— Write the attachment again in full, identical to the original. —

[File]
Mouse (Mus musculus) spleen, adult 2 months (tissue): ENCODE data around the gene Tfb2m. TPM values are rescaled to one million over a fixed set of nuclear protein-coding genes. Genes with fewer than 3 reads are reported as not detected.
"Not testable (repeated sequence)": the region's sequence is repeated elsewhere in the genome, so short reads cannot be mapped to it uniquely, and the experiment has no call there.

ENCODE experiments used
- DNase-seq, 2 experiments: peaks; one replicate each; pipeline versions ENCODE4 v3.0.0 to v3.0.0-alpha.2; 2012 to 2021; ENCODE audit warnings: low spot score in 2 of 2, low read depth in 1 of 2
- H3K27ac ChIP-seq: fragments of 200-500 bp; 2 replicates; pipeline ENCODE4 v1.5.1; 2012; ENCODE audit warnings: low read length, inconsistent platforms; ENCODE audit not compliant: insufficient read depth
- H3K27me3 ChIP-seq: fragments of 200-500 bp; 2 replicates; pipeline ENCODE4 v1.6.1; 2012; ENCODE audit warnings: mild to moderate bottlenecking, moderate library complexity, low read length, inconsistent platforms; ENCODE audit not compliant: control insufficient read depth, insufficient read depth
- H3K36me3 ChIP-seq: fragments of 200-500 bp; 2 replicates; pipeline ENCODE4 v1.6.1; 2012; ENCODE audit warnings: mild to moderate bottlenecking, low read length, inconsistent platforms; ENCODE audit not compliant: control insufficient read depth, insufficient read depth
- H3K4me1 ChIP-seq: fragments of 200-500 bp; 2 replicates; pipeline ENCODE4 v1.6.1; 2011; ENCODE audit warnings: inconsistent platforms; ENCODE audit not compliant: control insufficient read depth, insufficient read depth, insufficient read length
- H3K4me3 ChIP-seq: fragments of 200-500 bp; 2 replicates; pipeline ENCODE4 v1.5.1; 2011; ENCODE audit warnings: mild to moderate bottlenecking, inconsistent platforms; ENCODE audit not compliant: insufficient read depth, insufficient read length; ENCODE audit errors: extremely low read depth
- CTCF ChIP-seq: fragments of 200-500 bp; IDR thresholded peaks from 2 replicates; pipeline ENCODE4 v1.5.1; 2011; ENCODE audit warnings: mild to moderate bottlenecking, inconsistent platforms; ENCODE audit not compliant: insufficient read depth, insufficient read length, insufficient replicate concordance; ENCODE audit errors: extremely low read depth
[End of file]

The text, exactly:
Mouse (Mus musculus) spleen, adult 2 months (tissue): ENCODE data around the gene Tfb2m. TPM values are rescaled to one million over a fixed set of nuclear protein-coding genes. Genes with fewer than 3 reads are reported as not detected.
"Not testable (repeated sequence)": the region's sequence is repeated elsewhere in the genome, so short reads cannot be mapped to it uniquely, and the experiment has no call there.

ENCODE experiments used
- DNase-seq, 2 experiments: peaks; one replicate each; pipeline versions ENCODE4 v3.0.0 to v3.0.0-alpha.2; 2012 to 2021; ENCODE audit warnings: low spot score in 2 of 2, low read depth in 1 of 2
- H3K27ac ChIP-seq: fragments of 200-500 bp; 2 replicates; pipeline ENCODE4 v1.5.1; 2012; ENCODE audit warnings: low read length, inconsistent platforms; ENCODE audit not compliant: insufficient read depth
- H3K27me3 ChIP-seq: fragments of 200-500 bp; 2 replicates; pipeline ENCODE4 v1.6.1; 2012; ENCODE audit warnings: mild to moderate bottlenecking, moderate library complexity, low read length, inconsistent platforms; ENCODE audit not compliant: control insufficient read depth, insufficient read depth
- H3K36me3 ChIP-seq: fragments of 200-500 bp; 2 replicates; pipeline ENCODE4 v1.6.1; 2012; ENCODE audit warnings: mild to moderate bottlenecking, low read length, inconsistent platforms; ENCODE audit not compliant: control insufficient read depth, insufficient read depth
- H3K4me1 ChIP-seq: fragments of 200-500 bp; 2 replicates; pipeline ENCODE4 v1.6.1; 2011; ENCODE audit warnings: inconsistent platforms; ENCODE audit not compliant: control insufficient read depth, insufficient read depth, insufficient read length
- H3K4me3 ChIP-seq: fragments of 200-500 bp; 2 replicates; pipeline ENCODE4 v1.5.1; 2011; ENCODE audit warnings: mild to moderate bottlenecking, inconsistent platforms; ENCODE audit not compliant: insufficient read depth, insufficient read length; ENCODE audit errors: extremely low read depth
- CTCF ChIP-seq: fragments of 200-500 bp; IDR thresholded peaks from 2 replicates; pipeline ENCODE4 v1.5.1; 2011; ENCODE audit warnings: mild to moderate bottlenecking, inconsistent platforms; ENCODE audit not compliant: insufficient read depth, insufficient read length, insufficient replicate concordance; ENCODE audit errors: extremely low read depth